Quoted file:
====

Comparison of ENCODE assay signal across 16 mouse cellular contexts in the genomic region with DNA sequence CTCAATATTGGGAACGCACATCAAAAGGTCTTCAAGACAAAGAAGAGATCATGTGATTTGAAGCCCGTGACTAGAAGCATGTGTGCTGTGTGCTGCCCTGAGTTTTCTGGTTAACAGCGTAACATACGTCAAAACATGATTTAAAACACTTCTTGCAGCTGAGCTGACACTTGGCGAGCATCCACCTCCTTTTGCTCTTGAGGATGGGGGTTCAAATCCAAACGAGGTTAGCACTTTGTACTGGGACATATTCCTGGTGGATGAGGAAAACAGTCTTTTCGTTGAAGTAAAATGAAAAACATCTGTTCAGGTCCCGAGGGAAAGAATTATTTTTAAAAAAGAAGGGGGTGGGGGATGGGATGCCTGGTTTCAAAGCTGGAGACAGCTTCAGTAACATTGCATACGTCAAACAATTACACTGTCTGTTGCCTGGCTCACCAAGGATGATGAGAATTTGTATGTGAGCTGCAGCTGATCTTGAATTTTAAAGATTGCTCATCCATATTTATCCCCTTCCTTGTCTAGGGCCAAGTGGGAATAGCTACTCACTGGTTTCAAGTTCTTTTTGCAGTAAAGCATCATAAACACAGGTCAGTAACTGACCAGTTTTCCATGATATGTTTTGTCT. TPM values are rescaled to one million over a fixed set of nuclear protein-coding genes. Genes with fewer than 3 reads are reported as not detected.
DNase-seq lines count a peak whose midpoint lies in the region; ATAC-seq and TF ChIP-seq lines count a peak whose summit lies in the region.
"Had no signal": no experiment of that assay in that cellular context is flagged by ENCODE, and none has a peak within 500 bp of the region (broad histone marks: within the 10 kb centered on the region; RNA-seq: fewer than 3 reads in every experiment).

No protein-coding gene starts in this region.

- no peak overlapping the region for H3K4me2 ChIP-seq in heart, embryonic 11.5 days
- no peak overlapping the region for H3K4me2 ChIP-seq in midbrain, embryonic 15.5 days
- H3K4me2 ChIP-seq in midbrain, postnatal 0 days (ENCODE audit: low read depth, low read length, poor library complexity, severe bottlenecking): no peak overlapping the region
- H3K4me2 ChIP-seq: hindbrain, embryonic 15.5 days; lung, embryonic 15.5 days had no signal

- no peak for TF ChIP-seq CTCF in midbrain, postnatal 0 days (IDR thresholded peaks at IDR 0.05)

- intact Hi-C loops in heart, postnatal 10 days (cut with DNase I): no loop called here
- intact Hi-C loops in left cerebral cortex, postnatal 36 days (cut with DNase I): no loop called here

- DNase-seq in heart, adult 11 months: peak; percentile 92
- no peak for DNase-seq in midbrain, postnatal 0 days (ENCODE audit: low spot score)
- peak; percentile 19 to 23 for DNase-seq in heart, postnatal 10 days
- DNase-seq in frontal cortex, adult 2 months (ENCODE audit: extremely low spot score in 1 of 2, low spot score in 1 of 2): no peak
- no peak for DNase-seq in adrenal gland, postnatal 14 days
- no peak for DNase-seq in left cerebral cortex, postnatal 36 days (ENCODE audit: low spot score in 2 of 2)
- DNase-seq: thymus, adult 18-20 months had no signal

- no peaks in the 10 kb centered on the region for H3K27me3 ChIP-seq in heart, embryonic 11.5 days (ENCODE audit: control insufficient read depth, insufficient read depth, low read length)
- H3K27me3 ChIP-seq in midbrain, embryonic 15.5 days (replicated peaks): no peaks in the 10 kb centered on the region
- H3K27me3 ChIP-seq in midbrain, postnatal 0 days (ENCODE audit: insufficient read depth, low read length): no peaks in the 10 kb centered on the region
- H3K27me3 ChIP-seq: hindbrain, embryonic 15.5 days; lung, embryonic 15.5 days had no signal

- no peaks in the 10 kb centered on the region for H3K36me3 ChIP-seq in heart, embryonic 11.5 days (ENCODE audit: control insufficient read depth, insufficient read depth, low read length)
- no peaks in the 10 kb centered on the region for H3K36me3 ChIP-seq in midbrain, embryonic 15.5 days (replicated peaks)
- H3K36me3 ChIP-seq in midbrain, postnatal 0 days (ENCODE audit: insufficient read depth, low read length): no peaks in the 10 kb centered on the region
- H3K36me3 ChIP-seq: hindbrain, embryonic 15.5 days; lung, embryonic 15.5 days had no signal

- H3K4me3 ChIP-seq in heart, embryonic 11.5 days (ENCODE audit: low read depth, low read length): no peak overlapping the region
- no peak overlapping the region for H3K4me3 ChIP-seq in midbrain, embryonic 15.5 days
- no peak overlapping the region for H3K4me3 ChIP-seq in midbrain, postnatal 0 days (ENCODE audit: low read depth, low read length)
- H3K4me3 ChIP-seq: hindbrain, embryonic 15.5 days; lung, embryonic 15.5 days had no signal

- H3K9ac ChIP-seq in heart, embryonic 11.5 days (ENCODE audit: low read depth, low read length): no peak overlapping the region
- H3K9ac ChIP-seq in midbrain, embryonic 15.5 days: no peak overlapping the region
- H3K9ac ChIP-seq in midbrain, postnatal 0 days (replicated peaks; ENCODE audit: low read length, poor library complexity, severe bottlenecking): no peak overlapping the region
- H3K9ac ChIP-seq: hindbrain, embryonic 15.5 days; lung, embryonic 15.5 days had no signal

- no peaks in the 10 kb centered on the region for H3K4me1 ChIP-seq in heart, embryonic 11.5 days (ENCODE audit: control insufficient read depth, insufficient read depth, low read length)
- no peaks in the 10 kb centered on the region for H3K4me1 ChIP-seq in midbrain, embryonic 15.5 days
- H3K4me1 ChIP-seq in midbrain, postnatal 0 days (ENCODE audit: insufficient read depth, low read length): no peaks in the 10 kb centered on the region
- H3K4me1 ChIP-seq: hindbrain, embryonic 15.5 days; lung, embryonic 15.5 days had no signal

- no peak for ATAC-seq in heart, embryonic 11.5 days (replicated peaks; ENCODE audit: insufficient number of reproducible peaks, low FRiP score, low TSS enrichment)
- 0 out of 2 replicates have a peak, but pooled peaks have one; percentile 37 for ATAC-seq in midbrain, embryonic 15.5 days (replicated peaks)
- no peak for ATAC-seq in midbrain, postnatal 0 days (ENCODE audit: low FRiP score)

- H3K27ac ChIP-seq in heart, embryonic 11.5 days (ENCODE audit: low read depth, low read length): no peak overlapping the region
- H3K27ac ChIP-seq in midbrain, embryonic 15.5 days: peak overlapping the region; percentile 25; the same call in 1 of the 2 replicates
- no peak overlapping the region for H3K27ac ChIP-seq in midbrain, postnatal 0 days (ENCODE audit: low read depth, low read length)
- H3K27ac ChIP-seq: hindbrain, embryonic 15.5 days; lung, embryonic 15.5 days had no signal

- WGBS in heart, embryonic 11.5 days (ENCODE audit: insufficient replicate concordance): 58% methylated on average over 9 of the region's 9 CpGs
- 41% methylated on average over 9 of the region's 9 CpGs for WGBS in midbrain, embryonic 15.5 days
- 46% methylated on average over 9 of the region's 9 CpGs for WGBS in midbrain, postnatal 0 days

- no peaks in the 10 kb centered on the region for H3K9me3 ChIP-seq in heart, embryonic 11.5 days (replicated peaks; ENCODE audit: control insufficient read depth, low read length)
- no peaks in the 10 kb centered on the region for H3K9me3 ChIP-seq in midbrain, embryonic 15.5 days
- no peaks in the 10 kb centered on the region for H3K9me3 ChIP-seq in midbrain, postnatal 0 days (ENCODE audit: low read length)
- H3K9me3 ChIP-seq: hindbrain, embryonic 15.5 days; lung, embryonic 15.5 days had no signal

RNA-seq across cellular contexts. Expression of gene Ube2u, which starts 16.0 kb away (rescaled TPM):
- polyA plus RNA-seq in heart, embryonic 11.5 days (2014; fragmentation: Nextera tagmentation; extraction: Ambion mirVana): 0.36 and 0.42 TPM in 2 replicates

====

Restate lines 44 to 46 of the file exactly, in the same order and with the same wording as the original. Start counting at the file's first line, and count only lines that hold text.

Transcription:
- no peak overlapping the region for H3K27ac ChIP-seq in midbrain, postnatal 0 days (ENCODE audit: low read depth, low read length)
- H3K27ac ChIP-seq: hindbrain, embryonic 15.5 days; lung, embryonic 15.5 days had no signal

- WGBS in heart, embryonic 11.5 days (ENCODE audit: insufficient replicate concordance): 58% methylated on average over 9 of the region's 9 CpGs